A simple rustic mausoleum from 1900, enlivened by medieval columns with finely carved capitals.
Instantly recognizable as the work of the Master of the Curly G, these two stones have inscriptions beginning simply “the grave of”—a curious family tradition also observed by Elisabeth Moss, who was buried in the same plot and is probably related. Note the awkward and rather embarrassing correction of the name “McBur[n]ey” above.
This particular craftsman, active in Robinson Run Cemetery in the 1830s, sticks to one particular symbol, which Father Pitt interprets as a stylized thistle—emblematic of sorrow, but also emblematic of Scotland, perhaps the homeland of most of his patrons. Fan ornaments decorate the corners of all his stones.
Alexander and Isabella McClean’s headstones are good and well-preserved examples of his work. He also gave them footstones, which seem to have migrated a little from their original positions, but are still fairly close to the headstones they go with. The carving on the footstones looks a little hastier, although some of that may just be the smaller size.
The same artist made this stone for Elisabeth Moss. “The grave of,” incidentally, is a very unusual way to introduce a tombstone inscription around here, but it was obviously a family preference: Elisabeth Moss is buried in the same plot as the McBurneys, who, though their stones were cut by a different craftsman, both have inscriptions that begin with “The grave of…”
in memory of
Who died Dec. the 8th A.D.1817
in the 83d, year of his age.
Rachel Dickson his wife
Who died May A.D. the 20th
1798 in the 47th year of her age.
These are probably the parents of the Agness Dickson who died in 1799 and is buried next to them. Their stone was cut by the same craftsman who cut Agness’ stone, whom we call the Master of the Curly G. Here, however, he has done much more elaborate work, which may be explained by his having had eighteen years of experience since Agness’ stone. The decorations are something new, and the individual letters seem more neatly made.
This tombstone gives us very good evidence of how our early stonecutters did their work. We can still see the lines scratched into the stone with a straightedge to align the letters. But it is equally plain that the stonecutter did not first trace the letters with chalk or any other impermanent material: he made his lines, and then he just started writing. If it were not so, he would not have been taken by surprise when he came to the end of a line and had no room for the E in “wife.” He would not have left out the day of the month in Rachel’s inscription, then realized his mistake, shrugged, and stuck it in after “A.D.” And this seems to be the almost universal practice of the stonecutters of two centuries ago: they never drew the inscription first before cutting it, but launched straight into cutting the letters, dealing with errors in any clumsy way that occurred to them.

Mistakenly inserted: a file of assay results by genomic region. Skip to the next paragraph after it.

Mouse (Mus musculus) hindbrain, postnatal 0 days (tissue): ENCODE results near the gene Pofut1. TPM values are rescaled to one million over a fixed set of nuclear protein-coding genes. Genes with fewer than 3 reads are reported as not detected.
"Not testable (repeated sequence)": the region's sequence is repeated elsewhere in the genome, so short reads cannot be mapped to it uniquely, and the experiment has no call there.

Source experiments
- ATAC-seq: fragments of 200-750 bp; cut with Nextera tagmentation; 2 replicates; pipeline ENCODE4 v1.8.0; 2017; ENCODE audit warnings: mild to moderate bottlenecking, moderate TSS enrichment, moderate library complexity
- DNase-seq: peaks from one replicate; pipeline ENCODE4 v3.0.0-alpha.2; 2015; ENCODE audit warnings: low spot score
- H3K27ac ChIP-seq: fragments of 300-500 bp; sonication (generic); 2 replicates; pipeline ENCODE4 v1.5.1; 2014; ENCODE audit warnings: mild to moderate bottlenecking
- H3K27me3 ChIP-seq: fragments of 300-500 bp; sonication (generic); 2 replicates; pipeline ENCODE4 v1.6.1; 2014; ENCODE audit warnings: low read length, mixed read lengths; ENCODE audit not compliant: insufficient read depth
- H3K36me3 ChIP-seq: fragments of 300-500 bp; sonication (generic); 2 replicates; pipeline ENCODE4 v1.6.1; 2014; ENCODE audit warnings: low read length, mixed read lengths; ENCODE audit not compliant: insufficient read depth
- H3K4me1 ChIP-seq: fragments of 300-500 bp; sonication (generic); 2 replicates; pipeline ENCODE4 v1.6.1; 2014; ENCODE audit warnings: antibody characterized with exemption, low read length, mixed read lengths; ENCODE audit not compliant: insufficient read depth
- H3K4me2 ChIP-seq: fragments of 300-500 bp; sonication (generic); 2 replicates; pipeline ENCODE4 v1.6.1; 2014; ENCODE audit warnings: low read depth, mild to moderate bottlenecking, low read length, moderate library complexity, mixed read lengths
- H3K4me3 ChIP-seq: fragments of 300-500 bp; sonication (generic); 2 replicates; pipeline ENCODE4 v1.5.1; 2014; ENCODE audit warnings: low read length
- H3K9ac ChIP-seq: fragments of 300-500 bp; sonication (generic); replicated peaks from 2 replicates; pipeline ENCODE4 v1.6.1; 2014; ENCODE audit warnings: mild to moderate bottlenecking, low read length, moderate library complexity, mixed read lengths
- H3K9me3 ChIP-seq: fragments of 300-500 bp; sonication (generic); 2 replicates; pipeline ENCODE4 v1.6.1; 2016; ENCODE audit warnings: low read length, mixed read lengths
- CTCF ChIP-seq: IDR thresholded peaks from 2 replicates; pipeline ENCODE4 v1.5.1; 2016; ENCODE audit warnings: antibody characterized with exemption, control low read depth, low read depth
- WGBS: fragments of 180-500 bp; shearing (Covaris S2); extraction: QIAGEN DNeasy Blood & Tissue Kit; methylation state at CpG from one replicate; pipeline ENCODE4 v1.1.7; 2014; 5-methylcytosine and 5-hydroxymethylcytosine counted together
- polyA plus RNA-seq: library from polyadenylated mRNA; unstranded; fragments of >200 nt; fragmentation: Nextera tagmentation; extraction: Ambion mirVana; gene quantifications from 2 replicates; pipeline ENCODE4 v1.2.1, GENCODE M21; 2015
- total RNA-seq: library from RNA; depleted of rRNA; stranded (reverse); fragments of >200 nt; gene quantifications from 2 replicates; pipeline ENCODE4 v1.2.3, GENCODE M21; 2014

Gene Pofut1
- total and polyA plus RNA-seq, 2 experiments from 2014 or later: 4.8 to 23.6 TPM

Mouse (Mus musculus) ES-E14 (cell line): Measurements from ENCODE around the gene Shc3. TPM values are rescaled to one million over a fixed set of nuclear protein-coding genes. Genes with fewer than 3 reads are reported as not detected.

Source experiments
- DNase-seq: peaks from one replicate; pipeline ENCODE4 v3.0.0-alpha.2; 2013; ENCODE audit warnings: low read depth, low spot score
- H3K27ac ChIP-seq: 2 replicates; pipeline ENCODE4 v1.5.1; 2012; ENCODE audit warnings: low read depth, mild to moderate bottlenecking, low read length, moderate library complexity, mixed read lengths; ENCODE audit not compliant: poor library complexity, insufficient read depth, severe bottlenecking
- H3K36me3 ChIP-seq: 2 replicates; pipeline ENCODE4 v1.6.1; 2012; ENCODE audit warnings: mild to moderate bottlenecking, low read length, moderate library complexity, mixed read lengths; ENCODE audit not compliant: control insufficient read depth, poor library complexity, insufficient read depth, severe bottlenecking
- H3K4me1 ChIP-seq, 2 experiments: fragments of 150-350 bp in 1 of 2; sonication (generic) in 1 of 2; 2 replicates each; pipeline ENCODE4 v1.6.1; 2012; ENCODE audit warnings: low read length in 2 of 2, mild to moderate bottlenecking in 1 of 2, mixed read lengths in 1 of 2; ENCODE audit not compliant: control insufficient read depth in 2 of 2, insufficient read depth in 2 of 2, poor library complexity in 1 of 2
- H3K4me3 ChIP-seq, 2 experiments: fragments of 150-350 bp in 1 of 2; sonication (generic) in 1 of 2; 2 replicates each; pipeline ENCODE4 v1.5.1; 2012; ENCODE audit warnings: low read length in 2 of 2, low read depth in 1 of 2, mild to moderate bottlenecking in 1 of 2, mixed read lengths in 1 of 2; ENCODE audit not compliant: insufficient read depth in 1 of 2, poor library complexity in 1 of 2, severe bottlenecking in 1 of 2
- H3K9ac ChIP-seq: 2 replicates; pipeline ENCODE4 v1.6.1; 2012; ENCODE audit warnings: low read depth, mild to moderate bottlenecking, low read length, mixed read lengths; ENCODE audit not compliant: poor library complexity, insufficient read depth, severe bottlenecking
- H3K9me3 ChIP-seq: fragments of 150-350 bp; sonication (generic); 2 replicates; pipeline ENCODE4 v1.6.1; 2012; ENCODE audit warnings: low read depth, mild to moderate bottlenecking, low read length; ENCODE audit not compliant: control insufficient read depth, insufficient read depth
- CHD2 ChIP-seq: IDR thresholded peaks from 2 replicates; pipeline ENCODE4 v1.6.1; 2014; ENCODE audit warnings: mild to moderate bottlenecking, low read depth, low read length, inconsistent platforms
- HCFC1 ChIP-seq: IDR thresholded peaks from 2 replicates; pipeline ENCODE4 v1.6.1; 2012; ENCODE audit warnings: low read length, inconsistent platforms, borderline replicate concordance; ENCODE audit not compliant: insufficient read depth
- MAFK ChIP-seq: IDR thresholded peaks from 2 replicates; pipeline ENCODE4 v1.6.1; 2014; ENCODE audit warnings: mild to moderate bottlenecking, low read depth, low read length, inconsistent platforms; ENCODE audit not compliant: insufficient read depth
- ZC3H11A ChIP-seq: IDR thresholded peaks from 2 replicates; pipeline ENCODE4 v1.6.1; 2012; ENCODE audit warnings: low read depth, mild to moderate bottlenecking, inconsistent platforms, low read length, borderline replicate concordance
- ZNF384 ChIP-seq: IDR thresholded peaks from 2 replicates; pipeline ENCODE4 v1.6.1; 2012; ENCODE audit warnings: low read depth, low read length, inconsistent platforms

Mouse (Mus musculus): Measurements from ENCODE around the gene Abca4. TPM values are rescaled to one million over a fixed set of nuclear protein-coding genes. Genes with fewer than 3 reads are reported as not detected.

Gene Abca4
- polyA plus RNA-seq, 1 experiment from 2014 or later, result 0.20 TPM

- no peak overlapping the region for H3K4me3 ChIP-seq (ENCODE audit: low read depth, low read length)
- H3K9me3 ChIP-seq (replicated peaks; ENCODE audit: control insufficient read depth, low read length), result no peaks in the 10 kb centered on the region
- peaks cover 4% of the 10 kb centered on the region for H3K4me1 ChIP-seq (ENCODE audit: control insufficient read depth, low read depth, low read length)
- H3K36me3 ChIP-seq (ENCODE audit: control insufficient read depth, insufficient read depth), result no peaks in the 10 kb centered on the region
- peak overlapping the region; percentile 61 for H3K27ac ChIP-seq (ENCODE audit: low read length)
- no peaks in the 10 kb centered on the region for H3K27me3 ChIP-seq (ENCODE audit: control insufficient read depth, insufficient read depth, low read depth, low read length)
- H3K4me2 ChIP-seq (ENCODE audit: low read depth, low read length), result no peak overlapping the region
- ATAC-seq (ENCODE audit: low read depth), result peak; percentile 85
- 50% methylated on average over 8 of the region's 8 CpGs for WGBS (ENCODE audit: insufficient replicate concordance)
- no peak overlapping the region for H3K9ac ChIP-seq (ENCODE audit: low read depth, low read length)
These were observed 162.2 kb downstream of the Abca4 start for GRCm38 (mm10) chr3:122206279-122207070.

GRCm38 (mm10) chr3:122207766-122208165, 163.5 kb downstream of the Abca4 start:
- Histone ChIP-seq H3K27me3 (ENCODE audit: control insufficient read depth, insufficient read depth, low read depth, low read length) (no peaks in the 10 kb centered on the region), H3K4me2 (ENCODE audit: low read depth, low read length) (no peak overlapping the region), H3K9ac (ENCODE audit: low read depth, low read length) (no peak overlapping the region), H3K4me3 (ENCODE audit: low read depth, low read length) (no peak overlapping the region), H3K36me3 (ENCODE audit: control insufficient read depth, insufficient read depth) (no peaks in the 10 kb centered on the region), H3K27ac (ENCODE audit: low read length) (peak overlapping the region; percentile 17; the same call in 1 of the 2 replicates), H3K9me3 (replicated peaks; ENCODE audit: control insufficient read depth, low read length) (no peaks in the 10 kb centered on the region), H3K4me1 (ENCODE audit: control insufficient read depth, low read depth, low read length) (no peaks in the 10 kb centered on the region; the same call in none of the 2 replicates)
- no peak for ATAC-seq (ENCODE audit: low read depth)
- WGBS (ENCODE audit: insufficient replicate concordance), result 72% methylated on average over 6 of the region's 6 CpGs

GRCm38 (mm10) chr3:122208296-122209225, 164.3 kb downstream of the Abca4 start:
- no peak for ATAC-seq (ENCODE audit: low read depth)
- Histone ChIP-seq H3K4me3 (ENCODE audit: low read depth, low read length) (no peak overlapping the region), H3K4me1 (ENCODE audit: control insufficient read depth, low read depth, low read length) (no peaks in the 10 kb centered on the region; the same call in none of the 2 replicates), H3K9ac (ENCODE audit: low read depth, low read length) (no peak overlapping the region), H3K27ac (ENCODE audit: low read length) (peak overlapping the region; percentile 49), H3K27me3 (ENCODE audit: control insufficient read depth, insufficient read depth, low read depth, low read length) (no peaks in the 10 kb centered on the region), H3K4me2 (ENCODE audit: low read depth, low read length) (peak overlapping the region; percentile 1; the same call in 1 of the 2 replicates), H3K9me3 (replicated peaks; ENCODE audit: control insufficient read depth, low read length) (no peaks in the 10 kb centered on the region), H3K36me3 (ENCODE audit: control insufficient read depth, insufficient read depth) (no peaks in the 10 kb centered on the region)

Now, it is quite possible that Agness’ stone was cut at the same time as this one, rather than when she died in 1799. In favor of that proposition we have these arguments:
- Both stones were cut by the same craftsman (but, on the other hand, local craftsmen often worked for decades in the same cemetery).
- Rachel, who died in 1798, apparently did not have a stone until her husband George died, so it is reasonable to suppose that Agness might not have had one either.
There are enough differences between the work on this stone and the work on Agness’, however, including the decorations and (in Father Pitt’s eyes) much neater individual letters, to suggest that the stonecutter might have been considerably older and more experienced when he cut this stone. Old Pa Pitt regards the matter as worthy of further investigation.
in memory of
Who died feb. the 11th A.D.
1799 in the 21ſt year of her
If this stone was cut when Agness Dickson died in 1799, then it is one of the oldest legible grave markers in the Pittsburgh area. Father Pitt is not sure that it was not put up later, however; it could have been cut at the same time as her parents’ stone in 1817.
Robinson Run Cemetery is a fairly large cemetery near McDonald. It includes a fourteen-acre burying ground that obviously goes back to the 1700s, and many interesting tombstones may be seen there.
The work of this stonecutter is distinctly recognizable, and he has left a few other stones in the same graveyard. His most distinctive quirk is his habit of making a lower-case G like a curly number 3. Following our usual custom, therefore, we shall call him the Master of the Curly G.
On this stone he has made use of the long S twice, and in both cases he gets it wrong. He uses it for the second member of the double S in “Agness,” when it should be the first; and he uses it in the ordinal “21st,” but makes it shorter than the T following (it should be longer, since the long S should have the same dimensions as a lower-case F).
Note the spelling “Agness,” by the way, which seems to have been the usual spelling of that name among the early settlers of western Pennsylvania.